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This classic text addresses one of the most important issues in modern social theory and policy: how social inequality is reproduced from one generation to the next. With the original 1987 publication ofAin't No Makin' ItJay MacLeod brought us to the Clarendon Heights housing project where we met the "Brothers" and the "Hallway Hangers." Their story of poverty, race, and defeatism moved readers and challenged ethnic stereotypes. MacLeod's return eight years later, and the resulting 1995 revision, revealed little improvement in the lives of these men as they struggled in the labor market and crime-ridden underground economy. The third edition of this classic ethnography of social reproduction brings the story of inequality and social mobility into today's dialogue. Now fully updated with thirteen new interviews from the original Hallway Hangers and Brothers, as well as new theoretical analysis and comparison to the original conclusions,Ain't No Makin' Itremains an admired and invaluable text. Contents Part One: The Hallway Hangers and the Brothers as Teenagers 1. Social Immobility in the Land of Opportunity 2. Social Reproduction in Theoretical Perspective 3. Teenagers in Clarendon Heights: The Hallway Hangers and the Brothers 4. The Influence of the Family 5. The World of Work: Aspirations of the Hangers and Brothers 6. School: Preparing for the Competition 7. Leveled Aspirations: Social Reproduction Takes Its Toll 8. Reproduction Theory ReconsideredPart Two: Eight Years Later: Low Income, Low Outcome 9. The Hallway Hangers: Dealing in Despair 10. The Brothers: Dreams Deferred 11. Conclusion: Outclassed and Outcast(e)Part Three: Ain't No Makin' It? 12. The Hallway Hangers: Fighting for a Foothold at Forty 13. The Brothers: Barely Making It 14. Making Sense of the Stories, by Katherine McClelland and David Karen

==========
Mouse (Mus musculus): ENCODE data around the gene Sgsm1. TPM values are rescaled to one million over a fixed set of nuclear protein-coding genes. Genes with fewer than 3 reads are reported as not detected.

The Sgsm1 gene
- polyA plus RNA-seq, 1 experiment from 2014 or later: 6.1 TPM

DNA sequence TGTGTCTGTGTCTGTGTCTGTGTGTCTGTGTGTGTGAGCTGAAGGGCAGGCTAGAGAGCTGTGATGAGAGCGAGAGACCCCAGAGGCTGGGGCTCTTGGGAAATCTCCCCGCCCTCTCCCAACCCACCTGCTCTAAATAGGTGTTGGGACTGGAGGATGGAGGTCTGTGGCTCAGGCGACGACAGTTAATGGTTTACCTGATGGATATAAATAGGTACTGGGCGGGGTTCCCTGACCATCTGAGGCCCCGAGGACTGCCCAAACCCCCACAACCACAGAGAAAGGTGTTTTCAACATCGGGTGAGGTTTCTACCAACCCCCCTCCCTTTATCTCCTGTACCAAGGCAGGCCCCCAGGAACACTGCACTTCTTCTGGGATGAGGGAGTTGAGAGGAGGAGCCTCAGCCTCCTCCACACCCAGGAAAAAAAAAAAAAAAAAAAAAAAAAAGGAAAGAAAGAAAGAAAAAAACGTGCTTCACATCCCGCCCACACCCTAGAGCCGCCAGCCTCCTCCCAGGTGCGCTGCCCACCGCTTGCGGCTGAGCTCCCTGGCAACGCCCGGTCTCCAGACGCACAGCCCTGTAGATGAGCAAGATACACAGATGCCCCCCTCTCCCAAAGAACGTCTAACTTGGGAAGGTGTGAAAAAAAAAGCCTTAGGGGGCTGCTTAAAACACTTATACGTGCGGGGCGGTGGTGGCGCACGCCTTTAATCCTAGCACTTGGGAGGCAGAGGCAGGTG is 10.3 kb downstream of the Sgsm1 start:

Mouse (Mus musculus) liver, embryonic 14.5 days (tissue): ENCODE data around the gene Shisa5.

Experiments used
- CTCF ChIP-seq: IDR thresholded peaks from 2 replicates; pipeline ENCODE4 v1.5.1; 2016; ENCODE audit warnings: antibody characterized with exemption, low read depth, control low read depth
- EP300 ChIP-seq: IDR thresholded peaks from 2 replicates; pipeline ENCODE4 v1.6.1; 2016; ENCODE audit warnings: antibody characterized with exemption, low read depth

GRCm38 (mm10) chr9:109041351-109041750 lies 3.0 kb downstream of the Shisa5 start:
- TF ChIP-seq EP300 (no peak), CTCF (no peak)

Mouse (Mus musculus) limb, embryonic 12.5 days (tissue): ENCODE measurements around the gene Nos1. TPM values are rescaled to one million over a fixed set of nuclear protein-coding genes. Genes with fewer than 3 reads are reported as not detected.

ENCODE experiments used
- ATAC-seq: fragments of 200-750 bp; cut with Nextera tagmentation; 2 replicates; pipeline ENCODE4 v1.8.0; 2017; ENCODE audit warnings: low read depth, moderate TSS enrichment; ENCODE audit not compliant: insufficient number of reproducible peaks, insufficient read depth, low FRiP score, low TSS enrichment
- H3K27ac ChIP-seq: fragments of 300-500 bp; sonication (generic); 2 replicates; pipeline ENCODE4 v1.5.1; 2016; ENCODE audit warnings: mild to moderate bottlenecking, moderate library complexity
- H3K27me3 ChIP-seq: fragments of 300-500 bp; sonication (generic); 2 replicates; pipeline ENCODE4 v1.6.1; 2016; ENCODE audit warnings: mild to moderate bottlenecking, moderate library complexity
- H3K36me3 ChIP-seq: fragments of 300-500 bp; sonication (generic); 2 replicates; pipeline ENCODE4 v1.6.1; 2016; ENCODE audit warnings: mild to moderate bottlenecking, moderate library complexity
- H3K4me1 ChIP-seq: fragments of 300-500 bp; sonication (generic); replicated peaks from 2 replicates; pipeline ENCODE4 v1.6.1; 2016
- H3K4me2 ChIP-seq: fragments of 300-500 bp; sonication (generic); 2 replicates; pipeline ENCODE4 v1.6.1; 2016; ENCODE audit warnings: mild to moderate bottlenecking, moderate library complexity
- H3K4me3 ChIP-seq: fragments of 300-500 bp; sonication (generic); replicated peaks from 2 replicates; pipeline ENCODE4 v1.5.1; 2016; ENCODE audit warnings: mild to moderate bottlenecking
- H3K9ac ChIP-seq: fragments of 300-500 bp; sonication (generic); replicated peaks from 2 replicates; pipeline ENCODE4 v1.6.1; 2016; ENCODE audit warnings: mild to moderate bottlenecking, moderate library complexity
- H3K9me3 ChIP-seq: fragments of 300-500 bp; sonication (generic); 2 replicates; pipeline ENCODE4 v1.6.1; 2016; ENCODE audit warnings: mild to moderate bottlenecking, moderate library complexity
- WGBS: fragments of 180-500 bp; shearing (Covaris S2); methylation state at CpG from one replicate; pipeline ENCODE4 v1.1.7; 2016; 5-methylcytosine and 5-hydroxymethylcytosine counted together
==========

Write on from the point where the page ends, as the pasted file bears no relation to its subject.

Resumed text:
Ain t No Makin It Large Print 16pt

Author: Jay MacLeod
Publisher: ReadHowYouWant
ISBN: 9781458781536
Format: PDF, ePub
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This classic text addresses one of the most important issues in modern social theory and policy; how social inequality is reproduced from one generation to the next. With the original 1987 publication of Ain't No Makin' It Jay MacLeod brought us to the Clarendon Heights housing project where we met the ''Brothers'' and the ''Hallway Hangers.'' Their story of poverty, race, and defeatism moved readers and challenged ethnic stereotypes. MacLeod's return eight years later, and the resulting 1995 revision, revealed little improvement in the lives of these men as they struggled in the labor market and crime-ridden underground economy. The third edition of this classic ethnography of social reproduction brings the story of inequality and social mobility into today's dialogue. Now fully updated with thirteen new interviews from the original Hallway Hangers and Brothers, as well as new theoretical analysis and comparison to the original conclusions, Ain't No Makin' It remains an admired and invaluable text.